Editorial Notes

Cyber security faces threat from 'ransomware': Yomiuri Shimbun

The paper says that ransomware, where a ransom is demanded to decrypt stolen information, has spread globally.

In recent years, a huge number of viruses have been created, and attacks have become more sophisticated, says the paper. ST PHOTO: KELVIN CHNG

TOKYO (THE YOMIURI SHIMBUN/ASIA NEWS NETWORK) - There has been a spate of cyber attacks involving the theft of confidential corporate information and attempts to extort money. It is necessary to quickly prepare to respond to such heinous criminal acts.

In early November, information was stolen from game software giant Capcom Co by an unknown party and a ransom was demanded. It is believed the attack came from overseas.

Up to 350,000 items of personal information of the company's customers, shareholders and others may have been hacked.

Capcom said it refused to pay the ransom and has consulted the police. It is feared that the stolen personal information could be used for fraudulent and other illicit purposes. This is a serious situation.

The cyber attack involved "ransomware," malicious software through which an attacker hacks into a computer, steals data and encrypts the original data to make it unusable. A ransom is then demanded to decrypt the information.

Such ransomware attacks spread globally in the past, affecting a large but unspecified number of targets. This time, however, the attackers targeted a specific company. It is called a "double extortion" because companies also risk having the stolen information exposed if the demands are not met.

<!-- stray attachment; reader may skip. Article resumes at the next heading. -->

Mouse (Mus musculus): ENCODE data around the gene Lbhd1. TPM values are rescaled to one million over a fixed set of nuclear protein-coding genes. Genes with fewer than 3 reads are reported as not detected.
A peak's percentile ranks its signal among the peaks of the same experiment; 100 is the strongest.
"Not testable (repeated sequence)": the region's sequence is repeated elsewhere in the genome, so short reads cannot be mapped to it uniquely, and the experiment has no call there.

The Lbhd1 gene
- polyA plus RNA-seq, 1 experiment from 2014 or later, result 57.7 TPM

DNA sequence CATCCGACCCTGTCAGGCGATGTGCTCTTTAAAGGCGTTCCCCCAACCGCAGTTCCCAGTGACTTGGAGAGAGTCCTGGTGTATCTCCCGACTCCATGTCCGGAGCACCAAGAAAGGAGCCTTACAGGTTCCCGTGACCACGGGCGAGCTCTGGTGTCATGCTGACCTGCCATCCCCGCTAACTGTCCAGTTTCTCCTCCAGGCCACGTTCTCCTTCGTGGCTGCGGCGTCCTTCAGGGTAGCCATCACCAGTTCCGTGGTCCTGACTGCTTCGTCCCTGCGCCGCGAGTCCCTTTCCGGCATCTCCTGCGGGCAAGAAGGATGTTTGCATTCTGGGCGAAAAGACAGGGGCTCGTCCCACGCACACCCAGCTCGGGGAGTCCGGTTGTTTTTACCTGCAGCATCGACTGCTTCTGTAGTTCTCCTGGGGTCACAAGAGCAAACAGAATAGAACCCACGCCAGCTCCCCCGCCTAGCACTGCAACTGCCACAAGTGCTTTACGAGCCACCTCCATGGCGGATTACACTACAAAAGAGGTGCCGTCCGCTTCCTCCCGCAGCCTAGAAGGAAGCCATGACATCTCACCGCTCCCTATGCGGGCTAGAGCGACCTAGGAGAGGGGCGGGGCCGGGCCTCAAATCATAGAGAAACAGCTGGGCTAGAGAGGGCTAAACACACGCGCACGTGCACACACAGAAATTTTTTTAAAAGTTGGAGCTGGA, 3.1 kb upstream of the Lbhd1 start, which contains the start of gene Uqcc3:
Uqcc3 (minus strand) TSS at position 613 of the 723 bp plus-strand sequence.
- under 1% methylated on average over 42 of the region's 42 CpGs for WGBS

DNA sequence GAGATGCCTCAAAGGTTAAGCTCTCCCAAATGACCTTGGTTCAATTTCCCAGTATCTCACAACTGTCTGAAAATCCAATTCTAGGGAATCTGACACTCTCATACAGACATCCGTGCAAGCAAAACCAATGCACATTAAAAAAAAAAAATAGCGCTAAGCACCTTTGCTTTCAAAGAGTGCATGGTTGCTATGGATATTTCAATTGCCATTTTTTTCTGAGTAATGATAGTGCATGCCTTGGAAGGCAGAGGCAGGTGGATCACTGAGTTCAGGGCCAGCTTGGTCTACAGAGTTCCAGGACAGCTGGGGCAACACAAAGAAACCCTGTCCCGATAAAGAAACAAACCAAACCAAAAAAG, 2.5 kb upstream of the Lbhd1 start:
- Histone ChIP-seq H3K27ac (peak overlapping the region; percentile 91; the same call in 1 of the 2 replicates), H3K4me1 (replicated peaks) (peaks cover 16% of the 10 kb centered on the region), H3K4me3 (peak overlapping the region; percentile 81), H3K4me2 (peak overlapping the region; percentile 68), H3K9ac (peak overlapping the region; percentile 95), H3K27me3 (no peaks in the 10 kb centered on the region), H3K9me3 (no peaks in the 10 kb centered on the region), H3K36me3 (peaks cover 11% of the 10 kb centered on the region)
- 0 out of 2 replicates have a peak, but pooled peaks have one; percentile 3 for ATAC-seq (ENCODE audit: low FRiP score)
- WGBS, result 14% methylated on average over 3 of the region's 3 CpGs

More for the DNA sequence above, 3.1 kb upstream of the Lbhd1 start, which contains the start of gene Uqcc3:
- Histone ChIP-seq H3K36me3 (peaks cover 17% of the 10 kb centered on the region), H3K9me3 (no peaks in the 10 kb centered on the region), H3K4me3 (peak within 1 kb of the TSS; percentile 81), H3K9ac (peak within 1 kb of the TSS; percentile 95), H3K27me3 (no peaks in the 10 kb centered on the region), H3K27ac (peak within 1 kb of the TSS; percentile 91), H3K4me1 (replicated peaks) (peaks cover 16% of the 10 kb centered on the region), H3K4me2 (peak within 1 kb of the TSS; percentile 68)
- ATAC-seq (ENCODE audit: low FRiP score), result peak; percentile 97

According to experts, about 20 criminal groups are operating around the world, and ransoms are getting higher and higher. In Japan, the first victims were confirmed this summer.

An overseas survey found that about 30 per cent of targeted Japanese companies paid the ransom. More vigilance is urged.

There is no guarantee that even if victims comply with the demands, attackers will keep their promise and decrypt data or not leak the information.

If Japanese companies give in to the threats, they will be perceived as easy targets, which could lead to more attacks. In principle, it would be a good idea to take a firm stand.

In recent years, a huge number of viruses have been created, and attacks have become more sophisticated. It is difficult to prevent being victimised completely.

Cases involving attacks on employee computers with inadequate safeguards and the central computer systems of companies are on the rise. Amid the novel coronavirus pandemic, telecommuting is spreading, which increases the risk of vulnerabilities being exploited.

It is imperative that companies strengthen measures to prevent their systems from being compromised by, for example, updating the latest version of software and introducing two-step authentication.

Important data should be backed up. It is also important to consider in advance what to do if a hack occurs.

There is a limit to how much a company can do on its own. In the United States, legislation has established an intelligence-sharing system between the public and private sectors for information on attack threats or damage.

In November, the government and the Japan Business Federation (Keidanren) set up a new public-private organisation to strengthen measures against cyber attacks.

It is important for information to be shared between the government ministries and agencies concerned and the business community to improve their response capabilities.

The Yomiuri Shimbun is a member of The Straits Times media partner Asia News Network, an alliance of 24 news media organisations.

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